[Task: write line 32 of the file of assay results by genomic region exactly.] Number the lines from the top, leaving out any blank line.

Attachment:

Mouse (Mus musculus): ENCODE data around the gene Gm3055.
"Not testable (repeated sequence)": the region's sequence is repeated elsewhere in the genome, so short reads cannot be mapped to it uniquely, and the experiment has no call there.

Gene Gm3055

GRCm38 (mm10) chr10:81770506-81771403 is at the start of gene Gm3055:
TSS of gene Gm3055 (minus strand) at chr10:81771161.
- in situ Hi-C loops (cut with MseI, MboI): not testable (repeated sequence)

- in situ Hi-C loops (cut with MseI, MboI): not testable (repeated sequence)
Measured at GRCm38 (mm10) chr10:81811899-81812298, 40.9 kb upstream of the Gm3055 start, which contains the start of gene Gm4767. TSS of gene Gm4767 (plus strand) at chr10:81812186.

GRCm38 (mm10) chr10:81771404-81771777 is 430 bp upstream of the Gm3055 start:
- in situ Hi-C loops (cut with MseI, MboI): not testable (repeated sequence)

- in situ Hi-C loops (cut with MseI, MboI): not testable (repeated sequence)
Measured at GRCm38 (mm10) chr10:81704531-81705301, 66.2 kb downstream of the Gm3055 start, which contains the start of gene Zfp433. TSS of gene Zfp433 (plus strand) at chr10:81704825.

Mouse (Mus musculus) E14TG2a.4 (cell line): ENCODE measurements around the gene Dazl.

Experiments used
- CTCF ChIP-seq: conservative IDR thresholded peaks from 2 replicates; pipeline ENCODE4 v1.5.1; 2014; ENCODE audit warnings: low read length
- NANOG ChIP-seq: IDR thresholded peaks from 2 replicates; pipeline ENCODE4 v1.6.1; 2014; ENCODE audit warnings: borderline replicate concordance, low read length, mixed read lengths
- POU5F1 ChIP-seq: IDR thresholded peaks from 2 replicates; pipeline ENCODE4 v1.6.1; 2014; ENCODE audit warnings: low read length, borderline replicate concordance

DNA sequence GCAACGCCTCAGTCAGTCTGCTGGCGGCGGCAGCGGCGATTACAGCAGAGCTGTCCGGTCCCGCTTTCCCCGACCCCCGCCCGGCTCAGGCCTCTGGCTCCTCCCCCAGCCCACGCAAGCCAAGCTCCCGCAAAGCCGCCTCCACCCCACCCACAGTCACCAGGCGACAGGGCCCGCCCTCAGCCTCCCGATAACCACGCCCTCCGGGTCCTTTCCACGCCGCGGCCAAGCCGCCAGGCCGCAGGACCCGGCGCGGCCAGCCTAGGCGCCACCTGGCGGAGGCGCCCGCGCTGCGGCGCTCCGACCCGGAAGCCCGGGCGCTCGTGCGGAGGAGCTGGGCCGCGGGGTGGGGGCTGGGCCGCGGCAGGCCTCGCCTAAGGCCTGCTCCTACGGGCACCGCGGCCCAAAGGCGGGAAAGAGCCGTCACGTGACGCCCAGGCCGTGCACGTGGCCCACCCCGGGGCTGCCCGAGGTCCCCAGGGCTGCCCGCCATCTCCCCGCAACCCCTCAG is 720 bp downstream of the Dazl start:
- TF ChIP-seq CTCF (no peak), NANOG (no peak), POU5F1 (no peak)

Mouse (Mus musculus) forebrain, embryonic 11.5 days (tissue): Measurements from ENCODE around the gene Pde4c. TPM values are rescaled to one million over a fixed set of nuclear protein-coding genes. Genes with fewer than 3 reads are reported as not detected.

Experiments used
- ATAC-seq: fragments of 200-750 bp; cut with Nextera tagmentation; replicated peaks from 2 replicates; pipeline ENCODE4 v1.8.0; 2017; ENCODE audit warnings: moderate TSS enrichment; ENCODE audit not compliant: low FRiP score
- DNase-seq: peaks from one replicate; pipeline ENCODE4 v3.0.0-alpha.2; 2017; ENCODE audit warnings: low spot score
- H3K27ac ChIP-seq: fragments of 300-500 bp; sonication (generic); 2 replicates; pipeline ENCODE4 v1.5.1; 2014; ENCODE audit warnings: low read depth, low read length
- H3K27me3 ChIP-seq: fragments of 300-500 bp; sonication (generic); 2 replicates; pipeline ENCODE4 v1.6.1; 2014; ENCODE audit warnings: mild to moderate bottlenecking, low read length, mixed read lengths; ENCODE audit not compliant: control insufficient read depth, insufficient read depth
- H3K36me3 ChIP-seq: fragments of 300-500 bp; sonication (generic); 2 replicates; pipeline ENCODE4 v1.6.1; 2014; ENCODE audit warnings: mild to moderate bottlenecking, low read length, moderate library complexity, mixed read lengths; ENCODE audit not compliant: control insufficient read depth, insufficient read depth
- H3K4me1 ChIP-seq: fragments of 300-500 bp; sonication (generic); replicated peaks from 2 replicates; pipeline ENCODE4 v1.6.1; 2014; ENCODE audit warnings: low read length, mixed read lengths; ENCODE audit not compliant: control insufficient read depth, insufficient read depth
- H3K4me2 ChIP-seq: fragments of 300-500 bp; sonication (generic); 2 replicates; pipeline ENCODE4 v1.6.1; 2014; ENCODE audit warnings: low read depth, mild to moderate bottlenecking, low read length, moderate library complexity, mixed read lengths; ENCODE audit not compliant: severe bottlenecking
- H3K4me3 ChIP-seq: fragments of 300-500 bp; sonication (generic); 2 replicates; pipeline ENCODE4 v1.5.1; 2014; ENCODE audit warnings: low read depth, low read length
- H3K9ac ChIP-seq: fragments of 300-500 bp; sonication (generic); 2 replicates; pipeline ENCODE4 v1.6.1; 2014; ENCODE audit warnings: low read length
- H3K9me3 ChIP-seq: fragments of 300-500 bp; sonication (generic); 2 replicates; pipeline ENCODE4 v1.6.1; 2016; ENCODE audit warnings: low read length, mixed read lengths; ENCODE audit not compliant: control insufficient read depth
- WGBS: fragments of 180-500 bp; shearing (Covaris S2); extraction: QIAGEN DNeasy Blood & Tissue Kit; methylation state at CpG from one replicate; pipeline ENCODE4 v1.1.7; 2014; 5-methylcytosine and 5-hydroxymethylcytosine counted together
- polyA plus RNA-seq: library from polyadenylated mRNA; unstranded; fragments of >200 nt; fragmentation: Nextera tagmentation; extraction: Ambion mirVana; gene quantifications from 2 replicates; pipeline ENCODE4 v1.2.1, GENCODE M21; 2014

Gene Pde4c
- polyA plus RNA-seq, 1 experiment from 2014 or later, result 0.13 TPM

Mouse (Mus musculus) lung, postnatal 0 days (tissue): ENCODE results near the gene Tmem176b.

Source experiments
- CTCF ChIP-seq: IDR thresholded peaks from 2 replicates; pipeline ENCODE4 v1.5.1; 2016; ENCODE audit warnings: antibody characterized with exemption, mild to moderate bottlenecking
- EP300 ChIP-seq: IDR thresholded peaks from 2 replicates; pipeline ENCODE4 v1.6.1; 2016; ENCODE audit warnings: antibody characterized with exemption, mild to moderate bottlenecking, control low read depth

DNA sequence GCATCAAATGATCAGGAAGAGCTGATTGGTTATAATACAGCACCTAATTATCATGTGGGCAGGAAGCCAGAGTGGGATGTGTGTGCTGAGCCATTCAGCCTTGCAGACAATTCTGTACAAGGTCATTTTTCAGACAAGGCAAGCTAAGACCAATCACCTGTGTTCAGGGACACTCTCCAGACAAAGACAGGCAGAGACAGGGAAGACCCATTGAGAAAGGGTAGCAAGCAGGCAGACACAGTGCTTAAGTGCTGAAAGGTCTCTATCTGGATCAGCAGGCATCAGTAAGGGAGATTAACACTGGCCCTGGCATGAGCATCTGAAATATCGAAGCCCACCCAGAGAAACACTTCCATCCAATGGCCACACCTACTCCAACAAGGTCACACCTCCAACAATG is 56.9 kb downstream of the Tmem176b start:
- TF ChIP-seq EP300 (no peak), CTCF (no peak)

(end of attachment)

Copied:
- WGBS: fragments of 180-500 bp; shearing (Covaris S2); extraction: QIAGEN DNeasy Blood & Tissue Kit; methylation state at CpG from one replicate; pipeline ENCODE4 v1.1.7; 2014; 5-methylcytosine and 5-hydroxymethylcytosine counted together